One of the primary pain points of the three user personas was having an efficient checkout process so I made sure to make this experience as seamless as possible. As a returning customer, users have the option to log in to their account and have their saved shipping and payment information auto filled in for them. I decided to keep the checkout process all on one page to make it easier for users to edit their information at any point in process. The progress bar at the top also indicates to users how many steps the checkout process will take, what point they are at now, and how close they are to completing their order.
I also created some additional screens that included an Order Confirmation Page to indicate to users that the checkout process has successfully been completed. They could also find important details here about their order for reference.
I created a Contact Page where users could inquire about products they were unable to find on the site as well as learn about store hours, the location and phone number to call.
It was important that I included an About Page to emphasize what distinguishes this app from other e-commerce websites such as Amazon. I also utilized this page as an opportunity to discuss in the unique 60 year long history of this local business to reinforce their brand values of tradition, fun and creativity.
Once I completed my wireframes, I created a prototype of my website to begin usability testing. This would allow me to evaluate how users would engage with the proposed website solution and validate whether it was addressing the primary user needs. It was important to test with mid-fidelity, grayscale wireframes to gather honest, critical feedback from potential customers and to solidify the functionality of the website before addressing the visual design.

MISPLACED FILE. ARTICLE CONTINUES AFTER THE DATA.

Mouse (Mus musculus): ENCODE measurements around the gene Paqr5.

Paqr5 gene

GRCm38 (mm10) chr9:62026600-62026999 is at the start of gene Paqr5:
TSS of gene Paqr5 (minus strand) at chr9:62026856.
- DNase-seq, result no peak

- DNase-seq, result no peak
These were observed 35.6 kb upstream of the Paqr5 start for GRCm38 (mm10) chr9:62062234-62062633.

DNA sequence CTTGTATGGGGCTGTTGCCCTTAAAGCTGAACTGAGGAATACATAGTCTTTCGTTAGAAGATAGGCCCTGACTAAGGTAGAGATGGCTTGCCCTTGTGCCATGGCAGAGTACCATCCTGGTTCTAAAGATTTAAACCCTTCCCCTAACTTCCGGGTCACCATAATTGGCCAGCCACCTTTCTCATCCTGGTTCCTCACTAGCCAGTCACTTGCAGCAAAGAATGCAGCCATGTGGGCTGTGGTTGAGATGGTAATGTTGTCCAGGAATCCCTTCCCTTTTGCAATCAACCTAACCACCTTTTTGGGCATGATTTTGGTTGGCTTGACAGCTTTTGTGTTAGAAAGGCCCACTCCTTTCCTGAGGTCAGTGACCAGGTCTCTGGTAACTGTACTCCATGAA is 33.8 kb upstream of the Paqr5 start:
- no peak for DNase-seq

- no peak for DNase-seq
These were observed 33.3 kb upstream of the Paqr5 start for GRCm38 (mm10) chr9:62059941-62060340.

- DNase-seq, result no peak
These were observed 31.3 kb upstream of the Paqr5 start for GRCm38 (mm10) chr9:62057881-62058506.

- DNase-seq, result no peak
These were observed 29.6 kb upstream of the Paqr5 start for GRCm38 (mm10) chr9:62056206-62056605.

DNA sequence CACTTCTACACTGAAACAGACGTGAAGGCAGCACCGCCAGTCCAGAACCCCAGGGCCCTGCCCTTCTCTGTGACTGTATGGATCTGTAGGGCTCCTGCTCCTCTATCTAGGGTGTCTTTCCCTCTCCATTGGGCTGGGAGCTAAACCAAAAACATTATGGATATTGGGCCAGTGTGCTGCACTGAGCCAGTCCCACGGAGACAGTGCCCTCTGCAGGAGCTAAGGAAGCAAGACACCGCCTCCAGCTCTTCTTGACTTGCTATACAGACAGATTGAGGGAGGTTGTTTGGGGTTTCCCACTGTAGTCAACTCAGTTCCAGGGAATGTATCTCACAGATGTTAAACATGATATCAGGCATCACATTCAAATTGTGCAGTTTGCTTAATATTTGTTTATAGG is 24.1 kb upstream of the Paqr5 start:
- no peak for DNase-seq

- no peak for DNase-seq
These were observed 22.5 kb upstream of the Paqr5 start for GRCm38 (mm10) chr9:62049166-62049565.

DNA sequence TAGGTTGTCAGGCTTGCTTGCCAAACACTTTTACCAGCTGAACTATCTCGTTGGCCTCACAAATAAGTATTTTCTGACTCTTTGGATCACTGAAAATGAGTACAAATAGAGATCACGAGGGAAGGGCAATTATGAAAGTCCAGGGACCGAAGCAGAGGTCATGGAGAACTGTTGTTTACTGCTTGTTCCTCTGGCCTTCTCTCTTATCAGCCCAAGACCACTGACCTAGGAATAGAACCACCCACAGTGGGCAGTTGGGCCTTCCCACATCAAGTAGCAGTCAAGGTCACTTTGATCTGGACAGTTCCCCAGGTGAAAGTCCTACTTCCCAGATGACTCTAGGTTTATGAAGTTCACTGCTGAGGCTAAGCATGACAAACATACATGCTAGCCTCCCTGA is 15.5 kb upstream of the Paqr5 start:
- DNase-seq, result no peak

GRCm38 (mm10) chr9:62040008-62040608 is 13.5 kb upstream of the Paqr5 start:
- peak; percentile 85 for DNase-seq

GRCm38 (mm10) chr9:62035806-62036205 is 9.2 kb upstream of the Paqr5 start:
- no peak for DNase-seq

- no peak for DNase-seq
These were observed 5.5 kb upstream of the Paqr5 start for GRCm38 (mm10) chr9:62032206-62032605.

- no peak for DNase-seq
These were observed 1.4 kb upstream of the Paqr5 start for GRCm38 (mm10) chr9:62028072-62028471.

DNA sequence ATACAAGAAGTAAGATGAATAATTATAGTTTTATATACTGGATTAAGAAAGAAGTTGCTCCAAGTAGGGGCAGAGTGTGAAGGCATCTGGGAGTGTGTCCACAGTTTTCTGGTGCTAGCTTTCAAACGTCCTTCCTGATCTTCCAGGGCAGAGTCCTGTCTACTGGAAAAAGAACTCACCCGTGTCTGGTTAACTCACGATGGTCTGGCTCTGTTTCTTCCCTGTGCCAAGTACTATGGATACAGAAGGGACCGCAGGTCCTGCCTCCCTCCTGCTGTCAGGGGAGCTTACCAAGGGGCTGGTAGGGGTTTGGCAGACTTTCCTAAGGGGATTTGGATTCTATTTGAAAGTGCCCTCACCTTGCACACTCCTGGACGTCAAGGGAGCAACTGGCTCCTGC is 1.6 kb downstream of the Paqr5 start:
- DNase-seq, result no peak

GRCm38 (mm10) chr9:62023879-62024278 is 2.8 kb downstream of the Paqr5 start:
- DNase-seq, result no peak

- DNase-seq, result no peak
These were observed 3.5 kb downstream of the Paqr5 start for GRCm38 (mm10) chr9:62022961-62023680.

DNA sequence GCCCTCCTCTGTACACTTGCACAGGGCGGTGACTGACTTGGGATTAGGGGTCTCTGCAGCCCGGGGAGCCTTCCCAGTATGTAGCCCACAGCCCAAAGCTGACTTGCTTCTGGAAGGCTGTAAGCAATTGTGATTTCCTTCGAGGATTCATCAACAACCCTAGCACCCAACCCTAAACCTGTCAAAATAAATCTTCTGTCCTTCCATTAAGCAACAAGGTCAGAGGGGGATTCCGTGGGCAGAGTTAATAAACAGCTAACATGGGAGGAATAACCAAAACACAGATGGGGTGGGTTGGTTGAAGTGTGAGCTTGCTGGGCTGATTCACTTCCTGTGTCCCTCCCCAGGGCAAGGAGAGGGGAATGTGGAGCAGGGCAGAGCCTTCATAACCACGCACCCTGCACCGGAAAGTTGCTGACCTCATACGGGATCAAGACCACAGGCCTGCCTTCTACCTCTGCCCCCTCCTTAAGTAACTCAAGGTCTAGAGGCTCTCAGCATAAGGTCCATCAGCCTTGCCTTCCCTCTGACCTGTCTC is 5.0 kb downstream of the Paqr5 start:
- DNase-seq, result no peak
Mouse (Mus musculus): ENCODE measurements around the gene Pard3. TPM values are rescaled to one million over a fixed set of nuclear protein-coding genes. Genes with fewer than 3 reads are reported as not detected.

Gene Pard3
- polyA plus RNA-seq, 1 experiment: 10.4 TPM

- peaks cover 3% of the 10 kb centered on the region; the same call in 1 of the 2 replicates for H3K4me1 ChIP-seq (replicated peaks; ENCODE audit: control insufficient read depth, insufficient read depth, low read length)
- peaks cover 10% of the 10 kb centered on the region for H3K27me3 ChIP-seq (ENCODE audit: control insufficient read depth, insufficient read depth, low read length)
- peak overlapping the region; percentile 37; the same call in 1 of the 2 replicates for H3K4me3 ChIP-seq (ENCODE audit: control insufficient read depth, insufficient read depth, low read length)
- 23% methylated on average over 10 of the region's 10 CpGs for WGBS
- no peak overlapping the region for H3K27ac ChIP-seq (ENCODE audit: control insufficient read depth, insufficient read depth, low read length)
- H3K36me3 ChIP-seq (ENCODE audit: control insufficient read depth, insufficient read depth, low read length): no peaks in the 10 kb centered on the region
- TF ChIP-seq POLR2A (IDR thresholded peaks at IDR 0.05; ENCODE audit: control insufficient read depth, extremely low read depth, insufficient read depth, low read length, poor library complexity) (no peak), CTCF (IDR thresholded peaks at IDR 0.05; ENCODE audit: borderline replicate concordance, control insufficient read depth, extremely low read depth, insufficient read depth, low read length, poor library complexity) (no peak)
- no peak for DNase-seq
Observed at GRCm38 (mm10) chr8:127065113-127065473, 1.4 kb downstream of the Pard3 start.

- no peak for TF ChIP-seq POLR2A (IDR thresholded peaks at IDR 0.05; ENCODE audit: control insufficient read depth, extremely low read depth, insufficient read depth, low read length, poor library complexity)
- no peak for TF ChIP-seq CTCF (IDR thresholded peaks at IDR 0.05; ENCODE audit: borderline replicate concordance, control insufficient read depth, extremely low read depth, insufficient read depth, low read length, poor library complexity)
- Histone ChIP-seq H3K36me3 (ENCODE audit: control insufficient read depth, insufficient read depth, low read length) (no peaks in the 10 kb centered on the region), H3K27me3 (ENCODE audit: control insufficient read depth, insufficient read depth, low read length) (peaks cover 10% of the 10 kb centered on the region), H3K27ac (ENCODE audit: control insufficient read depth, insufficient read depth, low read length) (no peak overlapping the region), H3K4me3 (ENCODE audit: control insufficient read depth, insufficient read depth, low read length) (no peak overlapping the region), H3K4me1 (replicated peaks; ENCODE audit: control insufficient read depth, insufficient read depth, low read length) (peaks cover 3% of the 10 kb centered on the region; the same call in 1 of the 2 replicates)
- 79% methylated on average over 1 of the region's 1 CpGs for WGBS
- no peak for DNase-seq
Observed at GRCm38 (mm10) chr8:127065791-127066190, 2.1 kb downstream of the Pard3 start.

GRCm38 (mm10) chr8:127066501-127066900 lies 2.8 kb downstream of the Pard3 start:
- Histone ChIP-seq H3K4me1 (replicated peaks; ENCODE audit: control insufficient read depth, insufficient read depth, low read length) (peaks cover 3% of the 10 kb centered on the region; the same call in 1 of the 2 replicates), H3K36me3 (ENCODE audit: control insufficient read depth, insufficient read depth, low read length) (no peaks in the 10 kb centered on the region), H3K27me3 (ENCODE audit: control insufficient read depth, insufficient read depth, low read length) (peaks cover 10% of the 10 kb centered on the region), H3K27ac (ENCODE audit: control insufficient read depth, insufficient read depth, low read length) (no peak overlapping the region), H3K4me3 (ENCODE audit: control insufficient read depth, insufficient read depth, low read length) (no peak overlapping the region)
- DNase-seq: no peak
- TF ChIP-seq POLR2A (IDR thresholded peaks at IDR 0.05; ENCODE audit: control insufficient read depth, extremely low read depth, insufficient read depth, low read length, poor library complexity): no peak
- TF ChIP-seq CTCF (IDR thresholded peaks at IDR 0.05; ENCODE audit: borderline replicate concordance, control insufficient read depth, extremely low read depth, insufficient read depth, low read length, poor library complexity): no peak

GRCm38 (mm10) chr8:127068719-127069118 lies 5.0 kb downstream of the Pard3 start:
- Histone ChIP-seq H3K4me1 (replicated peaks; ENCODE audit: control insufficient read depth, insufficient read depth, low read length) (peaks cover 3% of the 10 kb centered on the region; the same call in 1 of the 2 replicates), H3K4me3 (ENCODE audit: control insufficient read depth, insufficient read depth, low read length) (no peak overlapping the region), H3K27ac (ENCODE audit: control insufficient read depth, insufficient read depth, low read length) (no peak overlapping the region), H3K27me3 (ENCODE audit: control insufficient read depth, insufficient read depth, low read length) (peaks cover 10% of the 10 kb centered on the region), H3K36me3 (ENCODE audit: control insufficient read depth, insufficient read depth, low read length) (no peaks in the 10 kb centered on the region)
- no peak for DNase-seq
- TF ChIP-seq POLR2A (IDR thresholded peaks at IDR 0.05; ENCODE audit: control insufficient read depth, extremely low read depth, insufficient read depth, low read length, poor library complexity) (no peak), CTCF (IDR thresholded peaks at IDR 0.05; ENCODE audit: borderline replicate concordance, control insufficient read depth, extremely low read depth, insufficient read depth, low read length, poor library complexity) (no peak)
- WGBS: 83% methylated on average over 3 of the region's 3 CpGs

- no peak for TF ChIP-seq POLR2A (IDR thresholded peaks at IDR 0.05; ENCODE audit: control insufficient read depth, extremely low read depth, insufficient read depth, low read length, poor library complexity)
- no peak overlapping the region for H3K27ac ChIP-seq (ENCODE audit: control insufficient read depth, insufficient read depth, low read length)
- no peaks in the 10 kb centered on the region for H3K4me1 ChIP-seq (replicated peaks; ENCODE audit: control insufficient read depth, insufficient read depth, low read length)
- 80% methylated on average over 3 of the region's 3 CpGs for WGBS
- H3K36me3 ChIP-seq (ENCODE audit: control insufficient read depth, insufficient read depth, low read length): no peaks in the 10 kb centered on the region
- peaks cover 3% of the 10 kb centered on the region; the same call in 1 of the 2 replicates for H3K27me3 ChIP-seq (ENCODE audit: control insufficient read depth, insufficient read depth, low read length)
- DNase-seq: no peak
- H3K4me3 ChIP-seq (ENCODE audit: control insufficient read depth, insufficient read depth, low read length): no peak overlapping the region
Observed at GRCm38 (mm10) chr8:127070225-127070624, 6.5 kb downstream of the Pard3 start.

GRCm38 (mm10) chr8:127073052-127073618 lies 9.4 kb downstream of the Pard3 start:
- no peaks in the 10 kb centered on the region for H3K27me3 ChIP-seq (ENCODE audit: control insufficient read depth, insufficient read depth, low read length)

I conducted a usability test with 4 participants and asked them to complete three different scenarios to put themselves into the shoes of my user personas. These three scenarios included:
1. You need to buy a toy for your daughter. Show me how you would find a product and successfully purchase it.
2. Show me how you would find out what events are happening next month.
3. Show me how you would inquire about a toy that you couldn’t find when searching for it on the website.
These were my key findings from the tests:
Overall users were able to easily navigate the website and locate products and information.
Participants found promo code section to be distracting in checkout flow.
A few participants wanted a way to inquire about products if they didn’t want to call.
Some felt there could be a greater push to bring people into the store.
Conclusion : -
The successful companies of the future will be those that take e-commerce seriously, dedicating sufficient resources to its development. E-commerce is not an IT issue but a whole business undertaking. Companies that use it as a reason for completely re-designing their business processes are likely to reap the greatest benefits.